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I've been asked to encrypt various db fields within the db.

Problem is that these fields need be decrypted after being read.


I'm using Django and SQL Server 2005.

Any good ideas?

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5 Answers 5

up vote 3 down vote accepted

Yeah. Tell whoever told you to get real. Makes no / little sense. If it is about the stored values - enterprise edition 2008 can store encrypted DB files.

Otherwise, if you really need to (with all disadvantages) just encrypt them and store them as byte fields.

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@tomtom : It makes sense if you design a system using symmetric encryption where an user can only decrypt and read his info stored in a DB using his password. This is how they do with ldap based records. –  yadab Oct 21 '10 at 9:17
    
No, normally it makes zero sense - unless you program something like LastPass. it ESPECIALLY makes zero sense if the key is available somewhere on a server (the web server). This is a total nieche issue, with hugh negative impact (search goes out of the window). –  TomTom Oct 21 '10 at 9:56
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Why is it marked as answer, I wonder? –  Gennady Vanin Геннадий Ванин Oct 21 '10 at 11:06
    
Because it is. In 099% of the time encrspting the fields is a totally senseless thing to even start with. –  TomTom Oct 21 '10 at 11:24
    
@tomtom : yeah, correct about the lastpass! I forgot to mention, if you are writing a single-sign-on something similar to lastpass, it make sense, where you store user's all password encrypted using user's own key. –  yadab Oct 22 '10 at 8:21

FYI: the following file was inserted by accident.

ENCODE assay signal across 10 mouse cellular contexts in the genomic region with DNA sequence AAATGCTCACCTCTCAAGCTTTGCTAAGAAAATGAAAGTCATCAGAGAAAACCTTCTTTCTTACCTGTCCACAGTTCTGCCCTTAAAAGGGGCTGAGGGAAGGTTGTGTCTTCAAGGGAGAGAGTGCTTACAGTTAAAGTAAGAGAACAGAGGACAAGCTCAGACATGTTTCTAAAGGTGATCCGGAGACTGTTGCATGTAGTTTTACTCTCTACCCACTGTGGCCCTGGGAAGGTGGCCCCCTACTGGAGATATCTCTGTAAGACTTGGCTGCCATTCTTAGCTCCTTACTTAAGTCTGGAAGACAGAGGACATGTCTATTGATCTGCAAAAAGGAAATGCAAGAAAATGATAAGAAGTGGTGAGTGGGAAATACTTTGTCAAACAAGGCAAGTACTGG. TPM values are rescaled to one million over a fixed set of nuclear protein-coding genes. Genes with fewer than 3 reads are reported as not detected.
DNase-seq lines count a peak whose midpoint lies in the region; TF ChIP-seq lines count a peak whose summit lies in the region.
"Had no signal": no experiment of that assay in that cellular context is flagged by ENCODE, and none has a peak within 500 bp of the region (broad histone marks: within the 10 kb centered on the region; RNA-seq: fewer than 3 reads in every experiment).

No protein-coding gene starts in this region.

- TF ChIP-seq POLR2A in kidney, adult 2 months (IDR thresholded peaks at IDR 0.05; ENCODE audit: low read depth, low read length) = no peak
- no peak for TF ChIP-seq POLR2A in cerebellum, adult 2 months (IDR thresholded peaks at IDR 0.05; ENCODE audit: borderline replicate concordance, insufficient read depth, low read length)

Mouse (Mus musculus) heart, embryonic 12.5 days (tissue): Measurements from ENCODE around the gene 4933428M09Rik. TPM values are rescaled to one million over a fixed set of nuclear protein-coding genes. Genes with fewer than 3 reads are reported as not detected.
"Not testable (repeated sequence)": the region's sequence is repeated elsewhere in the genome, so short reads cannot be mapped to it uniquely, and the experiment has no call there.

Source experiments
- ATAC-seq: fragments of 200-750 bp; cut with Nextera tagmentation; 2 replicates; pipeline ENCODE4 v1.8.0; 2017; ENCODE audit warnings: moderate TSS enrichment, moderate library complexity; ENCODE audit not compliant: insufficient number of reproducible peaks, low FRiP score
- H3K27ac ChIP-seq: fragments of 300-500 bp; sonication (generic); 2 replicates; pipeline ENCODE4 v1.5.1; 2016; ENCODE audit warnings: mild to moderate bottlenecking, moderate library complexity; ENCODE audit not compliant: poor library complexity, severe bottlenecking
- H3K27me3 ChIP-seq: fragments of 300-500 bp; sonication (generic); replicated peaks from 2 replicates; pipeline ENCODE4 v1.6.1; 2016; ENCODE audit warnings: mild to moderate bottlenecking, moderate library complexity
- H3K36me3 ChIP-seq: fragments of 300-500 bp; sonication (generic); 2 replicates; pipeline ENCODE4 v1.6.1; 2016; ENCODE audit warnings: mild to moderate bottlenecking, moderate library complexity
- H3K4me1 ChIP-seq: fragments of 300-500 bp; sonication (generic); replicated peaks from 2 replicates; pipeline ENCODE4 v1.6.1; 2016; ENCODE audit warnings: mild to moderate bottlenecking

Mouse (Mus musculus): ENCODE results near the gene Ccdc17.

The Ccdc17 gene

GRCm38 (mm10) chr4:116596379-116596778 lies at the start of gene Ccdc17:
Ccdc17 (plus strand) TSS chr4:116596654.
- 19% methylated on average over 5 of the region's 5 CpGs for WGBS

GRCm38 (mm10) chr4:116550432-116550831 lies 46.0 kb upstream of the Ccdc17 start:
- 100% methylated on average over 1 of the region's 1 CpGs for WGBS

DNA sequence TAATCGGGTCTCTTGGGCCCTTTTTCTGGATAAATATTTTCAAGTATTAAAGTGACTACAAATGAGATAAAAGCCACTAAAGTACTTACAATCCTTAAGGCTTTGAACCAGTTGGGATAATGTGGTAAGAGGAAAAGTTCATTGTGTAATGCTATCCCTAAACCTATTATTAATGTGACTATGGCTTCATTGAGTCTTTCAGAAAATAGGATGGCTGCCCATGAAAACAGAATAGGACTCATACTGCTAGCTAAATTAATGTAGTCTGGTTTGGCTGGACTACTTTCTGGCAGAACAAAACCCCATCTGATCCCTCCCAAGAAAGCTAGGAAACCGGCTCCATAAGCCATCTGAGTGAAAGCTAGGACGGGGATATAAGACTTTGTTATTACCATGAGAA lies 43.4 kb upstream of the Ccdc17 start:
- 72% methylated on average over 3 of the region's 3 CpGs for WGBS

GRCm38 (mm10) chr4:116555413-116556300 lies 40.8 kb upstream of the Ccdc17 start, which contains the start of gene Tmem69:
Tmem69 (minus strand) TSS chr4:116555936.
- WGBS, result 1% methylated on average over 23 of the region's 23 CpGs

I had the same problem, and created the following solution: http://djangosnippets.org/snippets/2489/

I happened to use M2Crypto as the cipher engine, but that can be swapped out if desired.

As TomTom notes, doing this just raises the bar for an attacker rather than making hostile decryption impossible - in addition to accessing your database, they now also need to access wherever you store the passphrase that feeds into the key derivation function. However, by splitting the key from the data it is protecting in this way, you at least now have the option to further secure that key (e.g. with a key management server) to raise the bar yet higher. Defence in depth is a good strategy, but you also need to decide what constitutues overkill for a given application.

It's also a terrible idea to encrypt any field that might be useful for searching or sorting purposes (I only use this trick to store OAuth credentials for a web service that doesn't support proper tokenised OAuth connections).

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If you are storing things like passwords, you can do this:

  1. store users' passwords as their SHA256 hashes
  2. get the user's password
  3. hash it
  4. List item

check it against the stored password

You can create a SHA-256 hash in Python by using the hashlib module.

Hope this helps

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unfortunately I need to fully decrypt them –  RadiantHex Oct 20 '10 at 15:19
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don't forget to salt it en.wikipedia.org/wiki/Salt_(cryptography) –  tback Oct 20 '10 at 15:21
    
@Till good point! +1 –  RadiantHex Oct 20 '10 at 15:26
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@RadiantHex do the columns involve passwords? Those don't have to be decrypted to do password checking. Otherwise, you may want to consider doing some RSA encryption before storing the value. –  vdboor Oct 20 '10 at 15:53
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Decrypting passwords -- a security nightmare. –  S.Lott Oct 20 '10 at 16:06

See IRI FieldShield in Eclipse to connect to SQL Server and other DBs or flat files to apply column encryption or other functions. Use different algorithms and keys on different columns so if one's cracked the others are safe. Use format preserving encryption to keep the look and feel along with RI (but target another table so you don't confuse the original values).

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